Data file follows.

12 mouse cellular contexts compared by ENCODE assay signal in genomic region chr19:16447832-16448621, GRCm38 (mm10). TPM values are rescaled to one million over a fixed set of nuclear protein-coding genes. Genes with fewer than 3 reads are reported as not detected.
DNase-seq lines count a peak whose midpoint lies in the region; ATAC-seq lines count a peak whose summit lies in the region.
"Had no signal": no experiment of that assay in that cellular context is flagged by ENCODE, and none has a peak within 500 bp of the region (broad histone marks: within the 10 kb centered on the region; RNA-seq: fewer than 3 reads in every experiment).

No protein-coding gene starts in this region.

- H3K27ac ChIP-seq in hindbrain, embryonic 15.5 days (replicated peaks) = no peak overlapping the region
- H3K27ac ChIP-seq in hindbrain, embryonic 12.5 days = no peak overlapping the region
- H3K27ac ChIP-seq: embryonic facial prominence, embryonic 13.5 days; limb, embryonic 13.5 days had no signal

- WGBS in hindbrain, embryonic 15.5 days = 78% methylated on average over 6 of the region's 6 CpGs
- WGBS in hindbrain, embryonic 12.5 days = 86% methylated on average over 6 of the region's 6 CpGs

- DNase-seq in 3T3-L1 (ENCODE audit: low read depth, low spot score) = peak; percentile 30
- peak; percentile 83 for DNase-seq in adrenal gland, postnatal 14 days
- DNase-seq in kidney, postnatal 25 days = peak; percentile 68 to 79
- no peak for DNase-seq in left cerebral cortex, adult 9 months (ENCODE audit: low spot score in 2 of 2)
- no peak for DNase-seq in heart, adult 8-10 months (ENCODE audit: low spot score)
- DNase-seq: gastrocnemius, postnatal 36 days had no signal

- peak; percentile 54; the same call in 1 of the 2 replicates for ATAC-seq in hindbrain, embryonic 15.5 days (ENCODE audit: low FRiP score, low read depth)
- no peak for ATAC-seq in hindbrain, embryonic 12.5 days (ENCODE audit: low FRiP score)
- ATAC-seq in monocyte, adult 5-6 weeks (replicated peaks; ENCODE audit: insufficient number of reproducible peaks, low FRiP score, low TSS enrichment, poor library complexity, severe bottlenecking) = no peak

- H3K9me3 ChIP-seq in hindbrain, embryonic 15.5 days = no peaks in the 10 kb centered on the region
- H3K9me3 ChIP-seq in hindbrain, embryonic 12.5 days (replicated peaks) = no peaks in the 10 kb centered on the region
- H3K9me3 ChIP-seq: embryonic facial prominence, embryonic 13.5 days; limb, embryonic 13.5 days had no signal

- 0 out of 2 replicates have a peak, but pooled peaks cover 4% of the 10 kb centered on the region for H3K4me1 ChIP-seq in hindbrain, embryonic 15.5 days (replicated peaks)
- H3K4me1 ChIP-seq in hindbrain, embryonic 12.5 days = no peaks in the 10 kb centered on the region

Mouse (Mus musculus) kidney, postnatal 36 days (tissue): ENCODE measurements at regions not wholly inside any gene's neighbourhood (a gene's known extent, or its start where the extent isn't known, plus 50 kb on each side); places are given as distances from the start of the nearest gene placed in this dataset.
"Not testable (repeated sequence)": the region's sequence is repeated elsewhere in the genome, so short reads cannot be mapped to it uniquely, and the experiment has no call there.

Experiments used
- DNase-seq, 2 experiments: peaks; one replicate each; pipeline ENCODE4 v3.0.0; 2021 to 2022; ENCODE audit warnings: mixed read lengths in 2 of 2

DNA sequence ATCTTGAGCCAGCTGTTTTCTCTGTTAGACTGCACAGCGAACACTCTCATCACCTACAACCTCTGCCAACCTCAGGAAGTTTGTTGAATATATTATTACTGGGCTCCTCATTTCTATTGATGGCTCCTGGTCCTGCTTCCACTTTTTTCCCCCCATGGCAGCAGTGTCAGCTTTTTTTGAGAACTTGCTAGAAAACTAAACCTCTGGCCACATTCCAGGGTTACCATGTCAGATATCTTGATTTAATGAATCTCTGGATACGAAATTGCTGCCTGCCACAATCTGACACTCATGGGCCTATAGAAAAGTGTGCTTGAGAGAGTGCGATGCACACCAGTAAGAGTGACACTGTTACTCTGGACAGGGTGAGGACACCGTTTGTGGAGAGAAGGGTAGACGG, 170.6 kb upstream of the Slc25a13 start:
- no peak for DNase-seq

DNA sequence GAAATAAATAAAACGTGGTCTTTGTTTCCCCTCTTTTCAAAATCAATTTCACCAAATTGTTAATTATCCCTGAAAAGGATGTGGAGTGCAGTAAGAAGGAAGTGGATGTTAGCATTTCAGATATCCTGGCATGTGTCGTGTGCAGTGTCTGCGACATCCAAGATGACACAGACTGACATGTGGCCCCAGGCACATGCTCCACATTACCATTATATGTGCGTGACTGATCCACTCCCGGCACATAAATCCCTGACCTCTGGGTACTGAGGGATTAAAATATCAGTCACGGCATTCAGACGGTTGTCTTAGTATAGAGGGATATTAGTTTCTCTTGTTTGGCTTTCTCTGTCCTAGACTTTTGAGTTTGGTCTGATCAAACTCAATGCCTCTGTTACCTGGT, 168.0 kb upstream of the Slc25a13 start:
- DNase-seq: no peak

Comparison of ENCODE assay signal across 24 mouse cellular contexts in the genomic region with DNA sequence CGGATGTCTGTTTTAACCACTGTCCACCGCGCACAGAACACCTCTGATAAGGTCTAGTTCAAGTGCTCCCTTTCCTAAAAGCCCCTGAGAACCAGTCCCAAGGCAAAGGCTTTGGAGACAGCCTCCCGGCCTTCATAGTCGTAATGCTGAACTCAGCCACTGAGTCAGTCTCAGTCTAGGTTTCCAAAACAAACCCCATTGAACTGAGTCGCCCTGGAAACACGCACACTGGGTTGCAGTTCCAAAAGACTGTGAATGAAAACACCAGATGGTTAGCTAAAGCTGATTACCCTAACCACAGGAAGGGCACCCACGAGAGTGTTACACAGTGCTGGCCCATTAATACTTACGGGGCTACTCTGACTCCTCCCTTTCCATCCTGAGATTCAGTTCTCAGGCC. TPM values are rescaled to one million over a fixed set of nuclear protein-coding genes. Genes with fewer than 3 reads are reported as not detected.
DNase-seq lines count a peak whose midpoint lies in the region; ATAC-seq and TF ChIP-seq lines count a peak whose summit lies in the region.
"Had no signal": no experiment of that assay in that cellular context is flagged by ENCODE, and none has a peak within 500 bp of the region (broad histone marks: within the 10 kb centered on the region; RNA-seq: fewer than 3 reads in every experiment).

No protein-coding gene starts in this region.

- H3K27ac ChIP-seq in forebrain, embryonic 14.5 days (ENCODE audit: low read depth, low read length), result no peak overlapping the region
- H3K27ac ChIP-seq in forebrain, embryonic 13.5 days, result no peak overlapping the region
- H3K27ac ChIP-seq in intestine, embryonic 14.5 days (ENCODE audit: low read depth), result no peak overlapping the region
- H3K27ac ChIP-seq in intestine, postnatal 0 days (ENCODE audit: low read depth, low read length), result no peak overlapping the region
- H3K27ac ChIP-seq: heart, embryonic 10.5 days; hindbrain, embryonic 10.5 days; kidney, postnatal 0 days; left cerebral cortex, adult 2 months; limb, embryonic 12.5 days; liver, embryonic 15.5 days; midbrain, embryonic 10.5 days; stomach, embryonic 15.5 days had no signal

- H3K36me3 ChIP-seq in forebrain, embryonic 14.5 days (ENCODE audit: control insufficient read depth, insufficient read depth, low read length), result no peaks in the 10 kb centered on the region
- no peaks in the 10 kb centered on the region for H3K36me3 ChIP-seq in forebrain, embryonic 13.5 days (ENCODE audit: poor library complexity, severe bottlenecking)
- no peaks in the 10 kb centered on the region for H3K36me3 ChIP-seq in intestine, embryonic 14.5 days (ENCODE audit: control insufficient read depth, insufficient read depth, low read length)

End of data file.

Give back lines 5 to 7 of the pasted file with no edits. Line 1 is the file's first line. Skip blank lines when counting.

- H3K27ac ChIP-seq in hindbrain, embryonic 15.5 days (replicated peaks) = no peak overlapping the region
- H3K27ac ChIP-seq in hindbrain, embryonic 12.5 days = no peak overlapping the region
- H3K27ac ChIP-seq: embryonic facial prominence, embryonic 13.5 days; limb, embryonic 13.5 days had no signal